Meditation should be taught in school
At a time when many are questioning what the British Government are thinking (with Brexit and everything else that is going on) it is encouraging to see them make the good decision of trialling mindfulness as a subject in 370 schools from now to 2021. The study aims to introduce children to a range of techniques to promote good mental health and give schools clear evidence about what works best for students' mental health and wellbeing in the modern world. It is one of the largest studies of its type in the world.
I often think that if there is one piece of advice that I could offer my younger self, it would be to start meditation. It could have saved me a lot of hassle had I learned this simple practice that I could do anywhere at any time to help me focus better, find balance, regulate my emotions and effectively manage stress all in one. It would probably also have saved those around me a lot of stress and trouble too!
Mindfulness can be defined as 'paying attention on purpose in the present moment non-judgmentally as if your life depended on it'. We can be mindfully engaged in anything we do. It can involve being present to any aspect of your current experience.
A Harvard study has estimated that we are present about 50 percent of the time. The rest of the time we are in the past or in the future or in our heads. Imagine how much more we could all be and do if we could be more present more of the time. For children to learn this powerful skill at a young age in schools, it can help them in a number of key ways; focus better so they can do better at school or in any subject, career or sport they want to pursue, effectively manage stress and relate better with others. Mindfulness is a valuable life skill that can enhance all areas of life.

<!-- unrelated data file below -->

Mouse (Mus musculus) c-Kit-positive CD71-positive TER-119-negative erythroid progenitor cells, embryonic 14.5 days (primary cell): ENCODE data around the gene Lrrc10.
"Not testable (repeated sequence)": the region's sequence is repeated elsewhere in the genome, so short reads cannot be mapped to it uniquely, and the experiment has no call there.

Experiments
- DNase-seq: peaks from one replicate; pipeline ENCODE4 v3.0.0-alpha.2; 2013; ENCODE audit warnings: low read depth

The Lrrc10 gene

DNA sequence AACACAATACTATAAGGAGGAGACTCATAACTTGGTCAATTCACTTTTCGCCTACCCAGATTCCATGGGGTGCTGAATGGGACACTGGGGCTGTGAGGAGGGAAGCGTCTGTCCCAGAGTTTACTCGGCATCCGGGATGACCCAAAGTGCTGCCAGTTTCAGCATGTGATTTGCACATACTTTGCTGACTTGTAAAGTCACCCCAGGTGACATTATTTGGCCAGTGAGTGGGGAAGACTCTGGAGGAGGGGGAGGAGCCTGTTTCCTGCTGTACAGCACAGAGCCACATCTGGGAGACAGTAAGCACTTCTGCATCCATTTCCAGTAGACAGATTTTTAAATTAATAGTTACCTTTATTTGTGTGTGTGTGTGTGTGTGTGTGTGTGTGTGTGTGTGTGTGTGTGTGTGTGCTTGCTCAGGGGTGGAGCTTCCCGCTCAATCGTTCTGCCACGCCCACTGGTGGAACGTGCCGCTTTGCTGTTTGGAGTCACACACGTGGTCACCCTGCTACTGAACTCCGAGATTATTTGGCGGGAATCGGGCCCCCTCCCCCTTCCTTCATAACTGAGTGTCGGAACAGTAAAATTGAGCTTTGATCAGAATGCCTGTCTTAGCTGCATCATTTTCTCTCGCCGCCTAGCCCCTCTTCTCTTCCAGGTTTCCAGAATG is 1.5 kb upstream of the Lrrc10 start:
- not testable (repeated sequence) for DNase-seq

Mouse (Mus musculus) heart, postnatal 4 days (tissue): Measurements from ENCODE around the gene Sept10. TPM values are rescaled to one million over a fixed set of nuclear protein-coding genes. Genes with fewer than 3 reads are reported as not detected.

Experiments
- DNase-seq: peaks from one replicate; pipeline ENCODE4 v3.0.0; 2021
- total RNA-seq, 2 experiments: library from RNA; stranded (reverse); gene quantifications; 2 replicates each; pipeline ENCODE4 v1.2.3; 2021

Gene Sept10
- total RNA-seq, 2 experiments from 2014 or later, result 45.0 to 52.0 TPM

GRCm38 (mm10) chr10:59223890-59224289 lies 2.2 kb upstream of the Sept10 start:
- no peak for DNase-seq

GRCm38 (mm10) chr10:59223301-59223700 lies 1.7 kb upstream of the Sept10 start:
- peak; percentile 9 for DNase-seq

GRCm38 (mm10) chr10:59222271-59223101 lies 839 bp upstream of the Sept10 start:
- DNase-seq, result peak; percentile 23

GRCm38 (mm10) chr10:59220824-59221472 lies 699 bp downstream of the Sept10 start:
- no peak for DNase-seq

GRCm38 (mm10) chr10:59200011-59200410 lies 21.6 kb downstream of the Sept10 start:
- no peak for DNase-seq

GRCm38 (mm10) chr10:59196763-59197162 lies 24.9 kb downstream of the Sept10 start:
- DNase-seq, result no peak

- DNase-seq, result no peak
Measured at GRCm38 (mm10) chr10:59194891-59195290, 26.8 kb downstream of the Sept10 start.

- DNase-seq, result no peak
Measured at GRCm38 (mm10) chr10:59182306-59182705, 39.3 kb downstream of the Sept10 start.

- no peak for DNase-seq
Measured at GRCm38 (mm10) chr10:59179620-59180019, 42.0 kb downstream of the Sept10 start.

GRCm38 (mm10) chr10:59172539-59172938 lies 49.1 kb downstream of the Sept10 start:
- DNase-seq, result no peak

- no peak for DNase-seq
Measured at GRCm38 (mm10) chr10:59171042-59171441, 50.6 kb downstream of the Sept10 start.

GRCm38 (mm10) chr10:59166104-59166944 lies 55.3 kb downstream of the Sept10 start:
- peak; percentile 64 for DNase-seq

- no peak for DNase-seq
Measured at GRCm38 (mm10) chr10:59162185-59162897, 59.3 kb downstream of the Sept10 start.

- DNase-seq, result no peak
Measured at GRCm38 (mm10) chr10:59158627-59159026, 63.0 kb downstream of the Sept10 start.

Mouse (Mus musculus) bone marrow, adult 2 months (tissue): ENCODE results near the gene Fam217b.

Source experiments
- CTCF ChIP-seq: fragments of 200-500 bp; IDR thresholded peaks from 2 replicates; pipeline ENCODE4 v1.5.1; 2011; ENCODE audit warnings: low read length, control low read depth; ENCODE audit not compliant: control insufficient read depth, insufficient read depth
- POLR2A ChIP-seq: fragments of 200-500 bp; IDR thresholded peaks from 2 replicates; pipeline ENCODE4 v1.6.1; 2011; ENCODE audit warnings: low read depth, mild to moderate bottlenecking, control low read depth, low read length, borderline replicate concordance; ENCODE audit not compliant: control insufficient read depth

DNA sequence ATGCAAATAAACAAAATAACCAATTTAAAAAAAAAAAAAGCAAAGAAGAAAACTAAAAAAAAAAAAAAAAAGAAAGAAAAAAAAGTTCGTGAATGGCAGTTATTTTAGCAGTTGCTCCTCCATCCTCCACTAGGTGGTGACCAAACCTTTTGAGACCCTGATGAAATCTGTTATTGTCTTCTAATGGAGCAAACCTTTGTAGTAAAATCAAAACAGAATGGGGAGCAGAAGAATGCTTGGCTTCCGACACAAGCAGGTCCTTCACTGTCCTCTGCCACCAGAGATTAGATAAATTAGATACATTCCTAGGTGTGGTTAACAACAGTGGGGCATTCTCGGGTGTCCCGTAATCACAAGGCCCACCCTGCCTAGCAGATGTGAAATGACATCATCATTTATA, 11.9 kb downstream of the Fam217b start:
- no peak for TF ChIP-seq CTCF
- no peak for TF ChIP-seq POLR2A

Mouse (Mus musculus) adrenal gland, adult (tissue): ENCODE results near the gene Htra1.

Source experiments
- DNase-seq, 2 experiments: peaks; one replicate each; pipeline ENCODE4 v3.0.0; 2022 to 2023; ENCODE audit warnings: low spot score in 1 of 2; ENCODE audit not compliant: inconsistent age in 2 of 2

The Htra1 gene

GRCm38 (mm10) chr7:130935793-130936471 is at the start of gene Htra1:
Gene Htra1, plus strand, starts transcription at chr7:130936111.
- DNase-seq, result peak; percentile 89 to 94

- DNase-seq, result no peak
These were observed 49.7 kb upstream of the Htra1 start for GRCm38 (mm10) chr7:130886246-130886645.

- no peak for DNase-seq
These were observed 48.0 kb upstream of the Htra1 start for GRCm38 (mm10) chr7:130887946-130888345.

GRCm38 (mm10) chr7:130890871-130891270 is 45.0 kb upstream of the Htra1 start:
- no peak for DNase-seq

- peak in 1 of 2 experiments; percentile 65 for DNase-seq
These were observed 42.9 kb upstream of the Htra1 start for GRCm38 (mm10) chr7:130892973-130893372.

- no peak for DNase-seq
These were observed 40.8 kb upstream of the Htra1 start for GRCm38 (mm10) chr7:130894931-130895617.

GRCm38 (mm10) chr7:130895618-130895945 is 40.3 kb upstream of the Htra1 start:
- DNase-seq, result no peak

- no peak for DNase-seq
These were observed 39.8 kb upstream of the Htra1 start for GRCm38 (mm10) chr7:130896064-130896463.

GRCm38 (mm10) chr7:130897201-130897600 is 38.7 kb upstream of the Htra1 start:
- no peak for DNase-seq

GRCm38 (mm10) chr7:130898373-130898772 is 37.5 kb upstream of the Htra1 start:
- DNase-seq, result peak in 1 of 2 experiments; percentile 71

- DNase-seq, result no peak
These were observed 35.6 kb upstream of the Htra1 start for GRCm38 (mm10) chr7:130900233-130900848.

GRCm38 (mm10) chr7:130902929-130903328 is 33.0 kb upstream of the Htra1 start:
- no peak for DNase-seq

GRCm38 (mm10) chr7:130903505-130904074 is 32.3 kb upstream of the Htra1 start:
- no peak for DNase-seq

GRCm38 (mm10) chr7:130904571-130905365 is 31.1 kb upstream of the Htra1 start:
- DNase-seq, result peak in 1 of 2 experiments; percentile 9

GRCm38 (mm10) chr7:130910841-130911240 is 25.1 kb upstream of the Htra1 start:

The present moment is always the most powerful place to be. Overthinking of the past and future adds to our stress and is also shown to diminish happiness.
As part of the UK study, children will work with experts to learn relaxation techniques, breathing exercises and other practices to "help them regulate their emotions".
It would be great to see the Irish Government do something similar. There is both a need and an opportunity at this critical time in our history. A 2017 study by the Royal College of Surgeons, shows that one in three children will have experienced a mental health problem by the time he or she reaches 13 years. A 2018 UCD study found that: One in four students said they feel stressed at the end of the day and find it hard to concentrate and over 50% of students have difficulty concentrating in class or on study because of day-to-day stress.
While many schools are doing mindfulness as part of the current wellbeing curriculum, there isn't consistency and it often depends on the enthusiasm and skillset of teachers and priorities of the management. For anything in life to work, it requires consistency and needs to be driven and supported at all levels.
Mindfulness practices have been around for 1000s of years in many traditions. While they will not solve all mental health problems, a recent study has shown that it is beneficial for up to 95 percent of people.
This is a topic I feel passionately about. If any schools are working on or looking to expand your mindfulness programmes, for either students or teachers, we would love to hear from you.
Calodagh McCumiskey designs and delivers bespoke wellbeing at work programmes to grow people and companies. She also offers regular meditation classes, personal development workshops and wellbeing consultations to help people thrive: 053 9140655 | firstname.lastname@example.org | www.spiritualearth.com